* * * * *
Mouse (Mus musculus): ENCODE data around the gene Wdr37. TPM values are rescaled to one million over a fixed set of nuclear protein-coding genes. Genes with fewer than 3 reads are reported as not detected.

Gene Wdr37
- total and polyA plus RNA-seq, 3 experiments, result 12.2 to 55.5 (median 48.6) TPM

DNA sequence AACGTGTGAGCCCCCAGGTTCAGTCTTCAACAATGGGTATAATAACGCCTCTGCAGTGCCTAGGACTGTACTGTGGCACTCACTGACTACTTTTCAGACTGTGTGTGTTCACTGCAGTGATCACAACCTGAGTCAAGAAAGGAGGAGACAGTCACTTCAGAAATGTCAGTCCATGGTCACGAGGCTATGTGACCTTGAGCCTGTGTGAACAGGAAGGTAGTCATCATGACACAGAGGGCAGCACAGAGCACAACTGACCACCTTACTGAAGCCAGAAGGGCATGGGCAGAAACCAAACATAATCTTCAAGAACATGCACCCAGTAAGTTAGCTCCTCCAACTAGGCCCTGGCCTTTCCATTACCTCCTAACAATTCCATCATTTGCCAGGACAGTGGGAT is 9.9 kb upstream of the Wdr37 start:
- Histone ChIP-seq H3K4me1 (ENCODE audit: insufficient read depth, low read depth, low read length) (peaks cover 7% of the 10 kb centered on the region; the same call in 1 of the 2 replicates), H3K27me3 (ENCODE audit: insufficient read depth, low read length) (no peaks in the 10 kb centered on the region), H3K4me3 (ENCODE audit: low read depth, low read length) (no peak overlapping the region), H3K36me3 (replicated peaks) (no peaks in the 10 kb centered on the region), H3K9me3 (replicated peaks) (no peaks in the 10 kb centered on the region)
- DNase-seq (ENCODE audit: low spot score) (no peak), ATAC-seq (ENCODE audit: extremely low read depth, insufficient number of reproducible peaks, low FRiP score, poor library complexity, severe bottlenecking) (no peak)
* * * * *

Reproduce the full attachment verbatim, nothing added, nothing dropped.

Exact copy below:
Mouse (Mus musculus): ENCODE data around the gene Wdr37. TPM values are rescaled to one million over a fixed set of nuclear protein-coding genes. Genes with fewer than 3 reads are reported as not detected.

Gene Wdr37
- total and polyA plus RNA-seq, 3 experiments, result 12.2 to 55.5 (median 48.6) TPM

DNA sequence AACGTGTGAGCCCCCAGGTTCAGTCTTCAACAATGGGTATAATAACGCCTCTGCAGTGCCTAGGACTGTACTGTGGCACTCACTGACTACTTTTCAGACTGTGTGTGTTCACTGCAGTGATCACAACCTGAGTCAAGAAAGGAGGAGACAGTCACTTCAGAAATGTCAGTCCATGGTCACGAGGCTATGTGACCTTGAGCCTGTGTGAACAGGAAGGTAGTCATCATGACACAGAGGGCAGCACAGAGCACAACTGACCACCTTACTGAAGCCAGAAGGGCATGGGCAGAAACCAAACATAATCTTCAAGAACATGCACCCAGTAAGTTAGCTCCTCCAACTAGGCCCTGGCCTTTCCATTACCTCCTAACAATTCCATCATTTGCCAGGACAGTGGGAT is 9.9 kb upstream of the Wdr37 start:
- Histone ChIP-seq H3K4me1 (ENCODE audit: insufficient read depth, low read depth, low read length) (peaks cover 7% of the 10 kb centered on the region; the same call in 1 of the 2 replicates), H3K27me3 (ENCODE audit: insufficient read depth, low read length) (no peaks in the 10 kb centered on the region), H3K4me3 (ENCODE audit: low read depth, low read length) (no peak overlapping the region), H3K36me3 (replicated peaks) (no peaks in the 10 kb centered on the region), H3K9me3 (replicated peaks) (no peaks in the 10 kb centered on the region)
- DNase-seq (ENCODE audit: low spot score) (no peak), ATAC-seq (ENCODE audit: extremely low read depth, insufficient number of reproducible peaks, low FRiP score, poor library complexity, severe bottlenecking) (no peak)